In this video from the Microsoft Ignite Conference, Tejas Karmarkar describes how to run your HPC Simulations on Microsoft Azure – with UberCloud container technology. “High performance computing applications are some of the most challenging to run in the cloud due to requirements that can include fast processors, low-latency networking, parallel file systems, GPUs, and Linux. We show you how to run these engineering, research and scientific workloads in Microsoft Azure with performance equivalent to on-premises. We use customer case studies to illustrate the basic architecture and alternatives to help you get started with HPC in Azure.”
“We are still in the first minutes of the first day of the Intelligence revolution. In this keynote, Dr. Joseph Sirosh will present 5 solutions (and their implementations) that the intelligent cloud delivers. Sirosh shares five cloud AI patterns that his team and presented at the Summit. These five patterns are really about ways to bring data and learning together in cloud services, to infuse intelligence.”
“Aligning ourselves with an organization like Microsoft further supports our mission of enabling companies to manage their application workloads whether on-premise or in a hybrid or cloud context like Microsoft Azure,” said Gary Tyreman, CEO, Univa. “Univa is working hard to bridge the gap from traditional IT environments to the new hybrid world by helping enterprises reduce complexity and run workloads more efficiently in the cloud.”
Tony Hey from the Science and Technology Facilities Council presented this talk at The Digital Future conference in Berlin. “Increasingly, scientific breakthroughs will be powered by advanced computing capabilities that help researchers manipulate and explore massive datasets. The speed at which any given scientific discipline advances will depend on how well its researchers collaborate with one another, and with technologists, in areas of eScience such as databases, workflow management, visualization, and cloud computing technologies.”
Tejas Karmarkar from Microsoft presented this talk at SC15. “Azure provides on-demand compute resources that enable you to run large parallel and batch compute jobs in the cloud. Extend your on-premises HPC cluster to the cloud when you need more capacity, or run work entirely in Azure. Scale easily and take advantage of advanced networking features such as RDMA to run true HPC applications using MPI to get the results you want, when you need them.”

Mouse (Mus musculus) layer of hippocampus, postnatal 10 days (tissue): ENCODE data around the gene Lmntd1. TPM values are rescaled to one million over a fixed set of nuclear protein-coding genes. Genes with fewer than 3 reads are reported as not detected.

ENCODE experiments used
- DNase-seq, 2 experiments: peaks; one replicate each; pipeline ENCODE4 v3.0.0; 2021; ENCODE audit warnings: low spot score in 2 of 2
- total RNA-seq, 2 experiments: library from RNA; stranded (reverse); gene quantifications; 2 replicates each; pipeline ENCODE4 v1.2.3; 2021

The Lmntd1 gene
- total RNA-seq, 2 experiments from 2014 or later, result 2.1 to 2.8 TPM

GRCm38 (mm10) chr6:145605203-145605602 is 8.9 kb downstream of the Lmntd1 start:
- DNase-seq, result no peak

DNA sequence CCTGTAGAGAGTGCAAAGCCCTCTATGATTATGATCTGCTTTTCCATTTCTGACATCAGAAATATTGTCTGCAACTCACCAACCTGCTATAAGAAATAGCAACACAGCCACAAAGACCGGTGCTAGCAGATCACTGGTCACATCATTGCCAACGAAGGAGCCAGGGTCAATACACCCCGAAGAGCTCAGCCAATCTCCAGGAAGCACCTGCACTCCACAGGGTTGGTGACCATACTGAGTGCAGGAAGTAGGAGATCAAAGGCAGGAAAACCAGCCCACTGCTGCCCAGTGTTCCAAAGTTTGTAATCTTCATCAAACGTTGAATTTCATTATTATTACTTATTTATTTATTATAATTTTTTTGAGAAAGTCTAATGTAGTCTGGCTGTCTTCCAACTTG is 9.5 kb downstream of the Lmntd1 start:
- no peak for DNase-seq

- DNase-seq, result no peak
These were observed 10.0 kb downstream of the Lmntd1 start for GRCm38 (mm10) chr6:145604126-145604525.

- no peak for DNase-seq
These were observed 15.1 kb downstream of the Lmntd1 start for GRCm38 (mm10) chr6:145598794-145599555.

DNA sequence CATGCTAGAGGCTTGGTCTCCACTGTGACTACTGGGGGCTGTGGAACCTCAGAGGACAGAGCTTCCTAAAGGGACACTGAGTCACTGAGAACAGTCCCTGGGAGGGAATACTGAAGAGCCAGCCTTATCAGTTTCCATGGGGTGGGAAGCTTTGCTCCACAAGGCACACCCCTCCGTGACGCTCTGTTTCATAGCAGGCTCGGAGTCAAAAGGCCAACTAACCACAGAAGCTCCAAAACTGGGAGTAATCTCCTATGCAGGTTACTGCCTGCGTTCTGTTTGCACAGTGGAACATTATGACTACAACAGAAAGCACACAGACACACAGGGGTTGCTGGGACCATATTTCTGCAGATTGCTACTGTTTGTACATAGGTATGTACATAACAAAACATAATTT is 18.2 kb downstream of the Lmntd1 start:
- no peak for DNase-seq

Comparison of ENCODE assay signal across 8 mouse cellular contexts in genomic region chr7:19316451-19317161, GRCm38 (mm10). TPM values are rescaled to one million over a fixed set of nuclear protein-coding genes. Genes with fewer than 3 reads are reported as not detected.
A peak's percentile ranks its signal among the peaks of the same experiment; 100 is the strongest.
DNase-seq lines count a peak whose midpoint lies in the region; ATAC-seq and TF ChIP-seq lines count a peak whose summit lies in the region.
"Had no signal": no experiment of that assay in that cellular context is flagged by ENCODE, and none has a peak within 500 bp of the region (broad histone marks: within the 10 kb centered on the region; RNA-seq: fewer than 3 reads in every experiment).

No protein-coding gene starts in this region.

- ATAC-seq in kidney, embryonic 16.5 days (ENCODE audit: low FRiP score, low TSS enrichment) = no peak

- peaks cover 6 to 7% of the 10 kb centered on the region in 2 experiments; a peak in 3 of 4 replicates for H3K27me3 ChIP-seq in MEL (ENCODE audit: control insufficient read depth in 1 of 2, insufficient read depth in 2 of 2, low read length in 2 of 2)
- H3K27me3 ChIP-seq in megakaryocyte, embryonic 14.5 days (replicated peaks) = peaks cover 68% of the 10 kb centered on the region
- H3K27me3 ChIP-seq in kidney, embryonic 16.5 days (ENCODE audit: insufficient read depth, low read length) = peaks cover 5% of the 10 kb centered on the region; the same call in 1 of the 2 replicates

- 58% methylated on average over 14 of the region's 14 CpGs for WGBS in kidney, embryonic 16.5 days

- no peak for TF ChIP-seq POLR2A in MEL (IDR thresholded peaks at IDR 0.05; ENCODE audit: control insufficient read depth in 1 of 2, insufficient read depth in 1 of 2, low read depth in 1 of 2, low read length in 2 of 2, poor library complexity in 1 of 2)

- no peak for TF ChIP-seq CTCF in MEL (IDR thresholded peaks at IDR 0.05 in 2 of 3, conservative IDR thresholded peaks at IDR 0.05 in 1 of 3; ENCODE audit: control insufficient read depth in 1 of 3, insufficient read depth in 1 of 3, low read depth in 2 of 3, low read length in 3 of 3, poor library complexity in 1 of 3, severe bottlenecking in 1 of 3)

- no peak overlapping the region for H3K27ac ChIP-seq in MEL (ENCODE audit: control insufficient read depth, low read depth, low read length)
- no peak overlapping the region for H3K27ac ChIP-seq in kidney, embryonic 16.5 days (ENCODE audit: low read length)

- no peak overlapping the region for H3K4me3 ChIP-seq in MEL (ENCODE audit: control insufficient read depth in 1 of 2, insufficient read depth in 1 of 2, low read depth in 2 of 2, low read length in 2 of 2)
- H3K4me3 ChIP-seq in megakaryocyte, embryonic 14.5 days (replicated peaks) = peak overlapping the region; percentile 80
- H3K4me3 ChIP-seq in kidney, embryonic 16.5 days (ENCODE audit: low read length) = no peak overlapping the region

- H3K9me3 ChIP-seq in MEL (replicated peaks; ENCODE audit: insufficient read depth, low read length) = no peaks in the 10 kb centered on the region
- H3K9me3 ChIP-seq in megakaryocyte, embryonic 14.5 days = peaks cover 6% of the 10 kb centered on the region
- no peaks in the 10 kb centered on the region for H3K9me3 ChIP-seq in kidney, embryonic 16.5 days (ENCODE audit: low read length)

“Modeling and simulation have been the primary usage of high performance computing (HPC). But the world is changing. We now see the need for rapid, accurate insights from large amounts of data. To accomplish this, HPC technology is repurposed. Likewise the location where the work gets done is not entirely the same either. Many workloads are migrating to massive cloud data centers because of the speed of execution. In this panel, leaders in computing will share how they, and others, integrate tradition and innovation (HPC technologies, Big Data analytics, and Cloud Computing) to achieve more discoveries and drive business outcomes.”
“Our vision is to deliver accelerated graphics and high performance computing to any connected device, regardless of location,” said Jen-Hsun Huang, co-founder and CEO of NVIDIA. “We are excited to collaborate with Microsoft Azure to give engineers, designers, content creators, researchers and other professionals the ability to visualize complex, data-intensive designs accurately from anywhere.”
In this video from the 2015 OFS Developer’s Workshop, Tom Talpey from Microsoft presents: Microsoft Update on RDMA.
In this podcast, the Radio Free HPC team discuss the possibility of a future where the Big 3 (Amazon, Google, and Microsoft) figure out that Cloud is not profitable and pull the plug. If that Cloud Apocalypse sounds far fetched, a look at recent AWS revenue numbers may prompt you to stock up your bomb shelter.
“Our belief is that trying to build a quantum machine by controlling electron spin and using surface codes is like trying to build a computer using vacuum tubes. Labs all over the world can do that, but you’ll never be able to scale up.”